This book is about education, learning, rational inquiry, philosophy, science studies, problem solving, academic inquiry, global problems, wisdom and, above all, the urgent need for an academic revolution. Despite this range and diversity of topics, there is a common underlying theme. Education ought to be devoted, much more than it is, to the exploration real-life, open problems; it ought not to be restricted to learning up solutions to already solved problems – especially if nothing is said about the problems that provoked the solutions in the first place. A central task of philosophy ought to be to keep alive awareness of our unsolved fundamental problems – especially our most fundamental problem of all, encompassing all others: How can our human world – and the world of sentient life more generally – imbued with the experiential, consciousness, free will, meaning and value, exist and best flourish embedded as it is in the physical universe? This is both our fundamental intellectual problem and our fundamental problem of living.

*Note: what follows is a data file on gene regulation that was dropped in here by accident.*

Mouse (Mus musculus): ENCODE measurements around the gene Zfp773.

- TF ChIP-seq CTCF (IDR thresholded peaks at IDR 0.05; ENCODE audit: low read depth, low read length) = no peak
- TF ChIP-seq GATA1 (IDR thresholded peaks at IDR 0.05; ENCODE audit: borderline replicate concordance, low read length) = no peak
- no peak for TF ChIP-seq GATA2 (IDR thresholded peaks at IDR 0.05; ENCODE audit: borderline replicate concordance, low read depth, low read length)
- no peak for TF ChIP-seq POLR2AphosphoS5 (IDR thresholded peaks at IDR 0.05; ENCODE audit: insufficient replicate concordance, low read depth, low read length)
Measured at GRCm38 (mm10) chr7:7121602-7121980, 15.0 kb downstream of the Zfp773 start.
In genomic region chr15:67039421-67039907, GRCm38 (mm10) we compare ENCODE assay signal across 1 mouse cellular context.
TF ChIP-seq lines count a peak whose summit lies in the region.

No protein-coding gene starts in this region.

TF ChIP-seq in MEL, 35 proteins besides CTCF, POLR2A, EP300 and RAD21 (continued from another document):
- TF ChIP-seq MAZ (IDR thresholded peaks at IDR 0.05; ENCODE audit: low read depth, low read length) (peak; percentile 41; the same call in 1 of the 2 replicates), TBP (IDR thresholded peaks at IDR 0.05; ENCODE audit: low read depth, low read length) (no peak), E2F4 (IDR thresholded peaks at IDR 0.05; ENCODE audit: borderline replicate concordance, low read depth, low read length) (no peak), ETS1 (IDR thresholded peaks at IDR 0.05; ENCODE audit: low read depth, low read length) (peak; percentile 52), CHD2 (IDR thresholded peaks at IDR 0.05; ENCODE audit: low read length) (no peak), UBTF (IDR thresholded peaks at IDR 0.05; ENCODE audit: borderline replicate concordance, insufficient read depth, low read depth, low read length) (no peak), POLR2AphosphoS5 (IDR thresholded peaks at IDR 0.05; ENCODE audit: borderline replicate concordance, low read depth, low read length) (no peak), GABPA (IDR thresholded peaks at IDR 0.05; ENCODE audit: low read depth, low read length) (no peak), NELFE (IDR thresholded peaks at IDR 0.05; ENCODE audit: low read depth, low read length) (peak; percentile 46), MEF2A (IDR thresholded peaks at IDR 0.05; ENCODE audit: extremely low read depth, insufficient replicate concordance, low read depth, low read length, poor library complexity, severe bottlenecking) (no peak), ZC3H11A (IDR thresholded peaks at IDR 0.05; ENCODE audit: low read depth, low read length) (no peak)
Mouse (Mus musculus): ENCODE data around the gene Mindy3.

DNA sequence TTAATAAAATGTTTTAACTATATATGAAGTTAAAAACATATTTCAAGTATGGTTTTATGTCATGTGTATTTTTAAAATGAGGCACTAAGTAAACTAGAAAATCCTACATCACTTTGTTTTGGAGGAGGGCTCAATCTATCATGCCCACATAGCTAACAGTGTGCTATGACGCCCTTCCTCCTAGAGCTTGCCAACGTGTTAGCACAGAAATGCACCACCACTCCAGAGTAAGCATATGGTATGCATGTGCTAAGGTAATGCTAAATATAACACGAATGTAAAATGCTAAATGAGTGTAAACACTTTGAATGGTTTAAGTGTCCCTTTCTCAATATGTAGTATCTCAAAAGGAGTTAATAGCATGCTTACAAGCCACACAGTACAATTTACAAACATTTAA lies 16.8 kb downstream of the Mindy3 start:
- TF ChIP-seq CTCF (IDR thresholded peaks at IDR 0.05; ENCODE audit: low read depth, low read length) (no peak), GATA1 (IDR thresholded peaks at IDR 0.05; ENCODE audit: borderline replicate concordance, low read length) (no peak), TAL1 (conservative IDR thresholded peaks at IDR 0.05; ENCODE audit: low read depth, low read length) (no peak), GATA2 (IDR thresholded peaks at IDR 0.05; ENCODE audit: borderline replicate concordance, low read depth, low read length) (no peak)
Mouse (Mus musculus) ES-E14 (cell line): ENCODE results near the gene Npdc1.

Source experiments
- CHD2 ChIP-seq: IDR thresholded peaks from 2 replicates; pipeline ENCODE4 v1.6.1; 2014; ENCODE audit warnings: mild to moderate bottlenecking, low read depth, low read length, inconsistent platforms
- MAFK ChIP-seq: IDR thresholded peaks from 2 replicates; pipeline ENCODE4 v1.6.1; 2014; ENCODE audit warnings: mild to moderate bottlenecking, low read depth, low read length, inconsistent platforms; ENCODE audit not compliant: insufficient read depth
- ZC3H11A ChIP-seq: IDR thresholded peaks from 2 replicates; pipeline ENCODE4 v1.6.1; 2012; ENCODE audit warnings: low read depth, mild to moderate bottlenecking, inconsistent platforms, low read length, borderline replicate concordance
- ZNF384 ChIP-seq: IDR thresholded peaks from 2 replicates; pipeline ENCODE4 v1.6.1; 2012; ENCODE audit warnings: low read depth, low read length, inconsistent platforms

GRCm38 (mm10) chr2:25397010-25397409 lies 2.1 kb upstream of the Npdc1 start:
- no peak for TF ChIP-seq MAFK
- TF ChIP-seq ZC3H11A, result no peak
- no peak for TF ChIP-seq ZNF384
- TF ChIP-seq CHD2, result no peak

The essays in this volume seek to provoke a concerted effort to transform our institutions of learning so that they become rationally and effectively devoted to helping us learn how to create a wiser world.
Our most serious problems of living are so grim, so imbued with suffering, wasted lives and unnecessary death, that the idea of approaching them in a playful spirit seems sacrilegious. We need to keep alive tackling of intellectual problems so that playful capacities can be exercised – if for no other reason (and other reasons there are, of course, aplenty). There are two really worthy impulses behind all rational inquiry: delight and compassion.